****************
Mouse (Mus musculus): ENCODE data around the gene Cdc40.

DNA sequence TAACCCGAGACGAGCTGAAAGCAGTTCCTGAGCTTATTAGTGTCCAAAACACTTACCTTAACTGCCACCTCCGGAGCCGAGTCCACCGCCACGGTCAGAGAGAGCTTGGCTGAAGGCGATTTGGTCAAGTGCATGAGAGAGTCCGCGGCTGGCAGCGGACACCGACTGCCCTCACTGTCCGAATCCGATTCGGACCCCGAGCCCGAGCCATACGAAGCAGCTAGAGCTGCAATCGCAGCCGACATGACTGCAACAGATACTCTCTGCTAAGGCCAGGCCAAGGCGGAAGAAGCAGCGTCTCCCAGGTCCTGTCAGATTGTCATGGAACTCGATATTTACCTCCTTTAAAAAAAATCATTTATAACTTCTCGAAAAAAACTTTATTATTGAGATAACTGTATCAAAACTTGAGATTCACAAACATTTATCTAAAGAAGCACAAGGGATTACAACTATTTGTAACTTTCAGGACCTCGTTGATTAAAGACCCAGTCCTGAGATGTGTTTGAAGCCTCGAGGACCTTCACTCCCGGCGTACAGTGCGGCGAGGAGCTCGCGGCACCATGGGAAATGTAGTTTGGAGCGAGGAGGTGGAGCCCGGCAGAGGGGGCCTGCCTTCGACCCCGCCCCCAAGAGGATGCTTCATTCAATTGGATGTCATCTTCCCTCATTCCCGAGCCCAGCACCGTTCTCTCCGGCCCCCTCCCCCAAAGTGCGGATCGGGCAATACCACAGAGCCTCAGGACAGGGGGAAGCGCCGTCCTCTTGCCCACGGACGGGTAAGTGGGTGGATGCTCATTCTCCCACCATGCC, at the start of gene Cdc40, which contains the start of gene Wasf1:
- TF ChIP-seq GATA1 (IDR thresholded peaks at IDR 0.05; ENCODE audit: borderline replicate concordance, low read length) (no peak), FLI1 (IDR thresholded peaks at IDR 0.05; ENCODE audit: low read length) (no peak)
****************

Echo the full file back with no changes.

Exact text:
Mouse (Mus musculus): ENCODE data around the gene Cdc40.

DNA sequence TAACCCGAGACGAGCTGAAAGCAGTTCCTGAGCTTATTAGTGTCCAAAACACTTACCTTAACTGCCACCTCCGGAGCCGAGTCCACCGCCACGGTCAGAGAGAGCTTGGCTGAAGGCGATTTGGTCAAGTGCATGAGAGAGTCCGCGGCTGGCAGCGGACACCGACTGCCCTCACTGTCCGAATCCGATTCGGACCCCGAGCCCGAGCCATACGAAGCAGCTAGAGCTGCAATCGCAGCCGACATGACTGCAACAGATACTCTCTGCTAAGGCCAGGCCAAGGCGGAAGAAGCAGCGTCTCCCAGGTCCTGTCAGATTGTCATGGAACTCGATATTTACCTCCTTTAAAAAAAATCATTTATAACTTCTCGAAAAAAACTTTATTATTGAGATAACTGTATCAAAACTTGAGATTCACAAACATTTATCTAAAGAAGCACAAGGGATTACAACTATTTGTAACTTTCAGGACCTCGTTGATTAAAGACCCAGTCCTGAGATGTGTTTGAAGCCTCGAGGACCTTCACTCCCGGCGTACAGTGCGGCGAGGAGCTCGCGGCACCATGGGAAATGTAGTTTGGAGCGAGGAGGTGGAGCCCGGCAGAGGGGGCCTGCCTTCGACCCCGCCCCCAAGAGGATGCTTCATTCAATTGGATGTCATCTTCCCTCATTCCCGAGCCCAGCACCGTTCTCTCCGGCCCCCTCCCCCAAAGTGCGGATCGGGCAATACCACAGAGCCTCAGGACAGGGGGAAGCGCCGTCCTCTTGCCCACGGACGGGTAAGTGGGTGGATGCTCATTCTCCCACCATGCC, at the start of gene Cdc40, which contains the start of gene Wasf1:
- TF ChIP-seq GATA1 (IDR thresholded peaks at IDR 0.05; ENCODE audit: borderline replicate concordance, low read length) (no peak), FLI1 (IDR thresholded peaks at IDR 0.05; ENCODE audit: low read length) (no peak)